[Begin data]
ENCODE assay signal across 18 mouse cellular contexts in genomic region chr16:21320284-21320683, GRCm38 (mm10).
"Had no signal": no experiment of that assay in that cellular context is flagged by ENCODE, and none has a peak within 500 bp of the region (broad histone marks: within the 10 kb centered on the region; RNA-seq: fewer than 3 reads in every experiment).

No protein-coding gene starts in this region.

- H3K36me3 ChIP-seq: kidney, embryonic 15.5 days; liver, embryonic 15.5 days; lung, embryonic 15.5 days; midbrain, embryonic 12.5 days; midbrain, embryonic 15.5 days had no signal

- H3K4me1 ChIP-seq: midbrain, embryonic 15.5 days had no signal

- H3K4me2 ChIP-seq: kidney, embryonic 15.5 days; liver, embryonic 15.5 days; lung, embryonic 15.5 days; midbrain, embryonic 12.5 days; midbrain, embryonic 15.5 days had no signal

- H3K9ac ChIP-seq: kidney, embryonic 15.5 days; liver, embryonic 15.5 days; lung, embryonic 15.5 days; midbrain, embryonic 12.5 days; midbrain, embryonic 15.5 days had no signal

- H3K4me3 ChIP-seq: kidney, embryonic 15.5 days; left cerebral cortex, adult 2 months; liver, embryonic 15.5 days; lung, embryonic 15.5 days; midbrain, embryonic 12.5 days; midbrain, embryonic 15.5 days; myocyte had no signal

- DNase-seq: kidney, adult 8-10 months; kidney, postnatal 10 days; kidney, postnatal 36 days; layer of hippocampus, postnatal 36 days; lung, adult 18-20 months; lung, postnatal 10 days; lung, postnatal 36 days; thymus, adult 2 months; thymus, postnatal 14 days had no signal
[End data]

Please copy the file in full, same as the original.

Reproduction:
ENCODE assay signal across 18 mouse cellular contexts in genomic region chr16:21320284-21320683, GRCm38 (mm10).
"Had no signal": no experiment of that assay in that cellular context is flagged by ENCODE, and none has a peak within 500 bp of the region (broad histone marks: within the 10 kb centered on the region; RNA-seq: fewer than 3 reads in every experiment).

No protein-coding gene starts in this region.

- H3K36me3 ChIP-seq: kidney, embryonic 15.5 days; liver, embryonic 15.5 days; lung, embryonic 15.5 days; midbrain, embryonic 12.5 days; midbrain, embryonic 15.5 days had no signal

- H3K4me1 ChIP-seq: midbrain, embryonic 15.5 days had no signal

- H3K4me2 ChIP-seq: kidney, embryonic 15.5 days; liver, embryonic 15.5 days; lung, embryonic 15.5 days; midbrain, embryonic 12.5 days; midbrain, embryonic 15.5 days had no signal

- H3K9ac ChIP-seq: kidney, embryonic 15.5 days; liver, embryonic 15.5 days; lung, embryonic 15.5 days; midbrain, embryonic 12.5 days; midbrain, embryonic 15.5 days had no signal

- H3K4me3 ChIP-seq: kidney, embryonic 15.5 days; left cerebral cortex, adult 2 months; liver, embryonic 15.5 days; lung, embryonic 15.5 days; midbrain, embryonic 12.5 days; midbrain, embryonic 15.5 days; myocyte had no signal

- DNase-seq: kidney, adult 8-10 months; kidney, postnatal 10 days; kidney, postnatal 36 days; layer of hippocampus, postnatal 36 days; lung, adult 18-20 months; lung, postnatal 10 days; lung, postnatal 36 days; thymus, adult 2 months; thymus, postnatal 14 days had no signal